Taste the Water of l’Occitanie

‘If the French mineral waters are so good, why do these people bother to make wine?’

Drinking mineral water has lots of good healthy benefits and so has wine apparently, luckily my home region of l’Occitanie has both to offer. Between the Mediterranean and Pyrénées best describes my region and so does between wine and water. Before I dive into some fizzy stories of water, I could not resist sharing a funny anecdote between the relationship of wine and water.

Once upon a time in the lower Bordelais region, monks who became experts in wine making used to produce a white wine so limpid that it could be easily mistaken as water. The confusion did not come unnoticed by the cunning monks who decided to label their own wine production as ‘mineral water of Carbonnieux.’ This so-called water was exported to Turkey and in an empire where alcohol consumption was by Islamic law prohibited, the water was drunk with great pleasure. The so-called water that ended up on the fine table of a Turkish sultan would declare ‘If the French mineral waters are so good, why do these people bother to make wine?’  [1]

Mineral waters are so good in l’Occitanie region that one of them was elected the best water in the world during the first international Gourmet waters contest in Paris last year lauched by the AVPA association. The fizzy mineral water called Vernières was awarded first prize among 50 different types of water from 20 different countries. The water is sourced in a town called Lamalou-les-Bains in the départment of L’Hérault neighbouring the Tarn and Aveyron around 20 kilometres away from the town of Béziers.

[1] More details on this story and other amusing annecdotes on French wines, visit the website here.

 

Copyright France 3 LR
Copyright France 3 LR

Like the mineral water of Vernières, most mineral waters (like Avène[1], La Salvetat and l’eau de la Reine) in my local area often come from the stunning national parc of the Haut Languedoc stretching between Tarn and Hérault. Stretching over approximately 300 000 hectares of land, it includes varied landscapes from forests, unusual granite rock formation (pictured), meadows, lakes, oaktree reserves including a rich range of fauna and flora. This parc is a heaven for bush walking enthusiasts and photographers.

[1] from which derived an international brand for skincare.

Le Roc de l'Oie, Parc National du Haut Languedoc (Tarn)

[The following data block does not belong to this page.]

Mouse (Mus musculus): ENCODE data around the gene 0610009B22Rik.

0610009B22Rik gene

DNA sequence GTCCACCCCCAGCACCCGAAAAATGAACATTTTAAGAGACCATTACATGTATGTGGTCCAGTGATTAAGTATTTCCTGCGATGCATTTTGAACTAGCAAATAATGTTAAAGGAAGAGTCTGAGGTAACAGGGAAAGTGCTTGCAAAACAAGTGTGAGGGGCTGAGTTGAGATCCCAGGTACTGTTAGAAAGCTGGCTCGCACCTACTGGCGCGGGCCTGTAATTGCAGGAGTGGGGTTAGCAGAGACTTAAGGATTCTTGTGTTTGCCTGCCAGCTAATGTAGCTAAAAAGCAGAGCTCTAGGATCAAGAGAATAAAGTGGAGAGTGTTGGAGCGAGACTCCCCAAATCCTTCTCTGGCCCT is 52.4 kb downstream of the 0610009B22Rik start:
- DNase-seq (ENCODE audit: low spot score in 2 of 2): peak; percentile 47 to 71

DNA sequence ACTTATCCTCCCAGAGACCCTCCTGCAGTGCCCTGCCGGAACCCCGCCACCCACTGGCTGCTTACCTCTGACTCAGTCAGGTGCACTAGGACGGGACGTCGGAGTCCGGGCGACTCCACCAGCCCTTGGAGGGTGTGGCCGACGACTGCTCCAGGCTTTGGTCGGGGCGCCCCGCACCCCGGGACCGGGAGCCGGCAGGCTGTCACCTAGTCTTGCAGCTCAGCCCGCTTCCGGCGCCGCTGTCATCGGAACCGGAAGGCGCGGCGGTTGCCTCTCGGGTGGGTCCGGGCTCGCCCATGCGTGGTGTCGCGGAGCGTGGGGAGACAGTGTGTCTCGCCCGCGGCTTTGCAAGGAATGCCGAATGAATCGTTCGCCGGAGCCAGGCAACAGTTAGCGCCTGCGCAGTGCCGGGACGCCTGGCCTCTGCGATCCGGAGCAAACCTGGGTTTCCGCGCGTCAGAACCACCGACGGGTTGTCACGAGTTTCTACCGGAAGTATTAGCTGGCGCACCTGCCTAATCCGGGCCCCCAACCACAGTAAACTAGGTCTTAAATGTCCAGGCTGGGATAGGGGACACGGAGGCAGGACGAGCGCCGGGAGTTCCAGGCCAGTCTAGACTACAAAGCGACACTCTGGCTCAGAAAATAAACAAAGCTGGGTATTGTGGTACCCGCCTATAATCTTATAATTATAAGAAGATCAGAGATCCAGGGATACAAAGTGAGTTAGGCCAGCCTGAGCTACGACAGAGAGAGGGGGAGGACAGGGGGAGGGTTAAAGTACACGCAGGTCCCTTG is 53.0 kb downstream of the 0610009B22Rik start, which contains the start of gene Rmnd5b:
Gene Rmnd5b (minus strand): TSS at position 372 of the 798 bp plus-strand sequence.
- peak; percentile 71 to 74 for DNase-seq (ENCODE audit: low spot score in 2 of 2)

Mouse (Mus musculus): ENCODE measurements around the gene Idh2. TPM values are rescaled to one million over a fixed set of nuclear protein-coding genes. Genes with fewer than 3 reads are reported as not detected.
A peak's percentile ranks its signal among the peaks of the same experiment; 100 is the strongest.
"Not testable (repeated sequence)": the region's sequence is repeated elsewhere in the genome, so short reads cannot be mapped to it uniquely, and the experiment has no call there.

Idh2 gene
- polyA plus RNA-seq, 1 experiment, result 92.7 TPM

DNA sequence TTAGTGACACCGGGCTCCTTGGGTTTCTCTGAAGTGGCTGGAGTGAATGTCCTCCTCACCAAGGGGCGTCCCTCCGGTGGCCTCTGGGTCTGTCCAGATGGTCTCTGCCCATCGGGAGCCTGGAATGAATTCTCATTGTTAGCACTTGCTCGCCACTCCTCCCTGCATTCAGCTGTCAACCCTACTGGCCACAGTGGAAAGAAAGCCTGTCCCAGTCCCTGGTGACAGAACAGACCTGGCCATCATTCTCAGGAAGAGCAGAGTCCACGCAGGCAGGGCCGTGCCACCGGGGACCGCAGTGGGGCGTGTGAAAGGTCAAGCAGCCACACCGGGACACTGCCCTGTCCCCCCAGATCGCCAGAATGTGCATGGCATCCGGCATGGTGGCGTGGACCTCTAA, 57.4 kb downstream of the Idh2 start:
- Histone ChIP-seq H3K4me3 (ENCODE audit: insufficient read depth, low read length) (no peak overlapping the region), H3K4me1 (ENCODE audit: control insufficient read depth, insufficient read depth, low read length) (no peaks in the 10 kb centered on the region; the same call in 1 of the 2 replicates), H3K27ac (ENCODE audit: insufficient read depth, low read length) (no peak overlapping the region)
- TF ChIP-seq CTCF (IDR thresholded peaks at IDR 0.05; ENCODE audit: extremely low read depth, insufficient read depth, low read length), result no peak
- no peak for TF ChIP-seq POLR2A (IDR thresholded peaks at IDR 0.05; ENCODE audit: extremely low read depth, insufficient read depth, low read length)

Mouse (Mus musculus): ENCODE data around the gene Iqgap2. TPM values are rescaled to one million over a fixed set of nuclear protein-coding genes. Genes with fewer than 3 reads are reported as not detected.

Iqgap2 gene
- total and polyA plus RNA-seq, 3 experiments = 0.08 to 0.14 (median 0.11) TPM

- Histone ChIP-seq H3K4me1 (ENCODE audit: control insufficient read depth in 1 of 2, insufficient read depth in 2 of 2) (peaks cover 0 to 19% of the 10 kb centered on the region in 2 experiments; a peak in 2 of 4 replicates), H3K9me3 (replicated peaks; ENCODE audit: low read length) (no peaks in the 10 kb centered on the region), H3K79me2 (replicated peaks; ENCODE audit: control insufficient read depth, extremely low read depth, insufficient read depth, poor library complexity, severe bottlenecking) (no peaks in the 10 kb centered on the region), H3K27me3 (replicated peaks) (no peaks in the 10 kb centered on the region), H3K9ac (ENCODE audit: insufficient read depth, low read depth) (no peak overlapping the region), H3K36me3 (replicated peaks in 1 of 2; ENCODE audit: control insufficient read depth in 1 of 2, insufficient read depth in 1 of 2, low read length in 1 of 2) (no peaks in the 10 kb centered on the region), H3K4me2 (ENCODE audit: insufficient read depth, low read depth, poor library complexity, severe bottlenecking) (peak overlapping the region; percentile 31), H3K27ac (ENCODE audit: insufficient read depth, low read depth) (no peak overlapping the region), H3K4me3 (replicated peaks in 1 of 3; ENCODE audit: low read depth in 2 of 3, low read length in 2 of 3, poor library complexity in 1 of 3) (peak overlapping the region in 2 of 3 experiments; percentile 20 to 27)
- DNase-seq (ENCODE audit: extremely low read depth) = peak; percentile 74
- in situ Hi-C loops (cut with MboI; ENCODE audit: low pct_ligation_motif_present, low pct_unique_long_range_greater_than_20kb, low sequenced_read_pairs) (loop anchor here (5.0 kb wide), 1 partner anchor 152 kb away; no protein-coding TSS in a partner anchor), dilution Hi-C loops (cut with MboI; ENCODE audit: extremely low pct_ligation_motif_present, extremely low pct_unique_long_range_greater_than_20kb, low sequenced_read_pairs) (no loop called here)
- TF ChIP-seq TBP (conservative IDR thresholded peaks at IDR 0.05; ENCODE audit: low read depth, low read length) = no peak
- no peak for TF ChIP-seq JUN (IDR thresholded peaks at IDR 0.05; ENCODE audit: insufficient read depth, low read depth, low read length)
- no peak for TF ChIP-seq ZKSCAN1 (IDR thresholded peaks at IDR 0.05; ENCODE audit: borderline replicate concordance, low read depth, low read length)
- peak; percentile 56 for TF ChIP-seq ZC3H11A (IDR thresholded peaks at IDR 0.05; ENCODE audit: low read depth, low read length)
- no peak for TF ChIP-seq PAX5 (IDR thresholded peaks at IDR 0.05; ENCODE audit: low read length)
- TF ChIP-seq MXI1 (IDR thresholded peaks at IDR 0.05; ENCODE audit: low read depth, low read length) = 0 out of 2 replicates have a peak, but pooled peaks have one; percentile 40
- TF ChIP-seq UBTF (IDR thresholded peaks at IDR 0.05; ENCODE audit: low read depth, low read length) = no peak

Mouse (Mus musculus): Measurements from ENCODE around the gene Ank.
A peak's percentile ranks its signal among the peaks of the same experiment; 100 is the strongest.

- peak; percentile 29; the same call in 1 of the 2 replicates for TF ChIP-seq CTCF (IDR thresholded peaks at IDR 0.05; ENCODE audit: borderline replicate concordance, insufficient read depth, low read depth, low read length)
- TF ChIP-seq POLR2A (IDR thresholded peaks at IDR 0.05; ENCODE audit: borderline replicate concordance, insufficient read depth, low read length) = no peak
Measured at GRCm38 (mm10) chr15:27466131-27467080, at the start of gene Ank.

Le Roc de l'Oie, Parc National du Haut Languedoc (Tarn)
Bushwalker drinking from a natural source of water in the National Parc du Haut Languedoc.
Bushwalker drinking from a natural source of water in the National Parc du Haut Languedoc.

In the Salvetat village, also located in l’Herault départment, the source of water already used by pilgrims on the Saint James walk on their way to Santiago, was used as a resting place because of the water source. Still today you will find some buildings which might have been built by the pilgrims such as the 12th century bridge and the chapel from the same period. Another legend is that the water from the Monts de Lacaune (Tarn department) would have saved the life of long forgotten Queen of France, Frénégonde in the 6th century.

 

Another area worth exploring and where mineral water originates from, is the breathtaking gorges of the Tarn, actually located in the department Aveyron but named after the river Tarn. Listed as natural heritage site by UNESCO in 2010, these beautiful gorges not only offer limpid waters but also offer spectacular views from the top of their 400 metre cliffs. Beautiful hanging villages or castles like Lacaze (pictured) or Castelbouc defying the law of gravity or villages such as Ispagnac (close to the local mineral water source of Guezac) add to the epic charm of this natural wonder.

Lacaze Castle - Copyright Franck Charton/hemis.fr (Getty Images, Bing France)
Lacaze Castle - Copyright Franck Charton/hemis.fr (Getty Images, Bing France)

If mineral waters are still popular to drink today, its because they been scientifically proven over the centuries to offer a range of health benefits due to their natural properties of magnesium and calcium. Not coincidently, an array of thermal stations (station thermale) have sprung up all over the South West of France since the mid- 19th century and more recently around the Pyrennees areas.  No wonder that L’Occitanie as the first thermalism region of France is today a big magnet of thalassotherapy holiday makers as shown on the map below. So why not indulge yourself in the benefits of thermalism?

Thermal Station - Source http://www.tourisme-occitanie.com
Thermal Station - Source http://www.tourisme-occitanie.com

When an average of 40 years is all that it takes for the water to gain its natural properties underground and before it sees the day light again, the story of water in my local area takes you much further in time. Hopefully next time you ll drink a glass of French mineral water, you will realise how precious and beneficial this is. Our water is precious so lets take care of it!

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